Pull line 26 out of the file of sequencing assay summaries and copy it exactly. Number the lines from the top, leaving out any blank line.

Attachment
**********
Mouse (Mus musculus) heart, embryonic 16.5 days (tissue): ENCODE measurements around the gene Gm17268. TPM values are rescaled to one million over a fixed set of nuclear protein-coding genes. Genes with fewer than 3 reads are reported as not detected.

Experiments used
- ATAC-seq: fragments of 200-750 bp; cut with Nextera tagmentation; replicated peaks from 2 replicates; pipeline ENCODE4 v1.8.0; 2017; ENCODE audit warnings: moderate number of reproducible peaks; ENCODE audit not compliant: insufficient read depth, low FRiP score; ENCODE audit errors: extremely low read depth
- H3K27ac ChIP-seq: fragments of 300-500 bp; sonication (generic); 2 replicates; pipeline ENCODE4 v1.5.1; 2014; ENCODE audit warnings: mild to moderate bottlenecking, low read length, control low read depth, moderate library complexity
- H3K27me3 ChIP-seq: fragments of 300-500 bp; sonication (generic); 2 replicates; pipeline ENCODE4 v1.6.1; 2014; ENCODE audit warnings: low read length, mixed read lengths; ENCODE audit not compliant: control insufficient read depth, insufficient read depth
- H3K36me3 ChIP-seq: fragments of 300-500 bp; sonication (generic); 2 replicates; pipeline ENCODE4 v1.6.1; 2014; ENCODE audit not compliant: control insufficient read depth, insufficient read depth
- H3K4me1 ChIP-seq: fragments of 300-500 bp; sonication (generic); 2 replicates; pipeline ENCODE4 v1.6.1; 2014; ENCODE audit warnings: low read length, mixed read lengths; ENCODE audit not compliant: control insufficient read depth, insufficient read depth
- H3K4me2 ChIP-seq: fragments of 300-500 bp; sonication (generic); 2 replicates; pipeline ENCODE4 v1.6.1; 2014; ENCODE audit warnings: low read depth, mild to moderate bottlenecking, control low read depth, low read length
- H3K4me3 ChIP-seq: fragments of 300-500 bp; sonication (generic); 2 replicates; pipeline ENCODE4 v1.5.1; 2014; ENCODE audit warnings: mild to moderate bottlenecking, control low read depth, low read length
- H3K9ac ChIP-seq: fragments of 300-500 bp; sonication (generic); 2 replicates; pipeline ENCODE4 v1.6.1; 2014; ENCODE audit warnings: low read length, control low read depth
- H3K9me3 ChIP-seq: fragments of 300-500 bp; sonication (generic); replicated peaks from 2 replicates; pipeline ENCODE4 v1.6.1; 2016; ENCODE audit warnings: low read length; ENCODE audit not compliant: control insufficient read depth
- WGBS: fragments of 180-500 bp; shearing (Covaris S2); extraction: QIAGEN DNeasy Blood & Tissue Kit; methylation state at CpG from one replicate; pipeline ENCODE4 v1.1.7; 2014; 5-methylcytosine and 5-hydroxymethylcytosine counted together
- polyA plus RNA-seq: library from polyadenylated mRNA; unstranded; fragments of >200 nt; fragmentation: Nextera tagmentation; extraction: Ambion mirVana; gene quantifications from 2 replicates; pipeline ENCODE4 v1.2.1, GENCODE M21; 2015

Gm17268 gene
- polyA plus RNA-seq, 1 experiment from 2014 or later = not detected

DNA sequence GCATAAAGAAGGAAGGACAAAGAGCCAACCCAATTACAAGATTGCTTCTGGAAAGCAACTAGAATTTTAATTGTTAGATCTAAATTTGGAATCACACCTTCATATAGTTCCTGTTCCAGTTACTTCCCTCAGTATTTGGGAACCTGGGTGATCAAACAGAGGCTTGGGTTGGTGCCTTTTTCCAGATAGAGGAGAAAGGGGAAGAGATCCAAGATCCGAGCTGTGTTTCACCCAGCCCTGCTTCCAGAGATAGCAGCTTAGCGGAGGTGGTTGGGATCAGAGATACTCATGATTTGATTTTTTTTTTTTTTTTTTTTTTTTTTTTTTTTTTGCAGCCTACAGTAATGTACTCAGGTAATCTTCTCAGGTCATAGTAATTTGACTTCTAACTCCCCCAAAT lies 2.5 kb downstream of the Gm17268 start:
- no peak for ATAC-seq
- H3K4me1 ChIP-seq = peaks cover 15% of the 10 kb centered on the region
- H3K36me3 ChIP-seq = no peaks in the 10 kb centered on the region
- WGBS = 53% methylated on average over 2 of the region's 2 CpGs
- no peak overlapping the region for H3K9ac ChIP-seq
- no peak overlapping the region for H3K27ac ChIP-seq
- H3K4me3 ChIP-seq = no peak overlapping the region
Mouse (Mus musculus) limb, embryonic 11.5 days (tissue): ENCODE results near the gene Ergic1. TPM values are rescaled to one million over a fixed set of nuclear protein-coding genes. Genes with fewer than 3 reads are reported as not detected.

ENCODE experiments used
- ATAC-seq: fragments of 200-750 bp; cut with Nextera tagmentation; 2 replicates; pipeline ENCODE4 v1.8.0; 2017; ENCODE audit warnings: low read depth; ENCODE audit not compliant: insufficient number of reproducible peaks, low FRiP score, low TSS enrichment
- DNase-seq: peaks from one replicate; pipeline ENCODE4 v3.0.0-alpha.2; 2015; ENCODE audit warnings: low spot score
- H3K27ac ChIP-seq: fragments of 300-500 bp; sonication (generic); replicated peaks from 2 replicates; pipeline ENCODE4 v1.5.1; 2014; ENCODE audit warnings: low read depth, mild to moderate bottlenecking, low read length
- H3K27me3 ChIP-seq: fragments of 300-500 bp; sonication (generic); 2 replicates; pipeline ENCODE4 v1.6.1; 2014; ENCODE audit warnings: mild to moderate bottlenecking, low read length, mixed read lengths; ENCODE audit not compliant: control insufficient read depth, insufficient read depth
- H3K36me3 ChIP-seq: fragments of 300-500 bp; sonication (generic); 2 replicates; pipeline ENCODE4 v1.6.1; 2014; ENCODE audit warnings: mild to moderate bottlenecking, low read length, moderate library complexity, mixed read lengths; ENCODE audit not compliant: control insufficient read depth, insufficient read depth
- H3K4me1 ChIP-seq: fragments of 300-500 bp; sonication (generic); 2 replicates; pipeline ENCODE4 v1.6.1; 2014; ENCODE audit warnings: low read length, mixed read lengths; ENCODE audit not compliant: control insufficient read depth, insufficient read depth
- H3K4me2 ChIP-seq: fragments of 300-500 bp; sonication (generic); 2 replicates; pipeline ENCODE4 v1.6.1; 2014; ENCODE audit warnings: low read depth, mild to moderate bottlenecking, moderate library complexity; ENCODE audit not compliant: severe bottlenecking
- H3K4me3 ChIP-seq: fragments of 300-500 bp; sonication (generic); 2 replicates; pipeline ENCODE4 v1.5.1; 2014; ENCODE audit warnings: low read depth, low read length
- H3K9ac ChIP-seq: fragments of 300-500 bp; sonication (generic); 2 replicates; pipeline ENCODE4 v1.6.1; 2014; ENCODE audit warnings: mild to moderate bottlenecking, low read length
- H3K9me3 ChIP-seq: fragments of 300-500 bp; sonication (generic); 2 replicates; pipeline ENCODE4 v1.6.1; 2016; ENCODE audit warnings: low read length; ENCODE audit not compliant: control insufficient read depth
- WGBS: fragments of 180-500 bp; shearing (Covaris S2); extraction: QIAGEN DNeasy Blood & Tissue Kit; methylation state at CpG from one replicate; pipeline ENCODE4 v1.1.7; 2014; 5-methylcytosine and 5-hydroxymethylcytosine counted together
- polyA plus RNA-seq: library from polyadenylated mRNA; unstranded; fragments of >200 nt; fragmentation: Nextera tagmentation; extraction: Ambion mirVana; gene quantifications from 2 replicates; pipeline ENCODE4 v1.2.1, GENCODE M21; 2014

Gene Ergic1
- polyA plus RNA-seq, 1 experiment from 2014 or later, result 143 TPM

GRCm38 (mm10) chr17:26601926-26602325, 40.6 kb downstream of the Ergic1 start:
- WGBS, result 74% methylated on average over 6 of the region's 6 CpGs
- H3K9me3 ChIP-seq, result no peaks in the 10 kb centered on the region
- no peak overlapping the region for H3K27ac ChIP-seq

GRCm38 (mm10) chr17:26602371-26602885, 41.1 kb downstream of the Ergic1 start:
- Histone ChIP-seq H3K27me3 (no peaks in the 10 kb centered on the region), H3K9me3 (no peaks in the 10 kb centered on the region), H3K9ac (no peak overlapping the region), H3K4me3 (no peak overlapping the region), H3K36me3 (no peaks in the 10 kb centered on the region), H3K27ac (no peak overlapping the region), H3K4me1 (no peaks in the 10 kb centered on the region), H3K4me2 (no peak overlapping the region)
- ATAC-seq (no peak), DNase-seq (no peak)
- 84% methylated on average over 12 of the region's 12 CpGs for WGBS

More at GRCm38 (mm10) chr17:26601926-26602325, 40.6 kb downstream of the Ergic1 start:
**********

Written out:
- ATAC-seq: fragments of 200-750 bp; cut with Nextera tagmentation; 2 replicates; pipeline ENCODE4 v1.8.0; 2017; ENCODE audit warnings: low read depth; ENCODE audit not compliant: insufficient number of reproducible peaks, low FRiP score, low TSS enrichment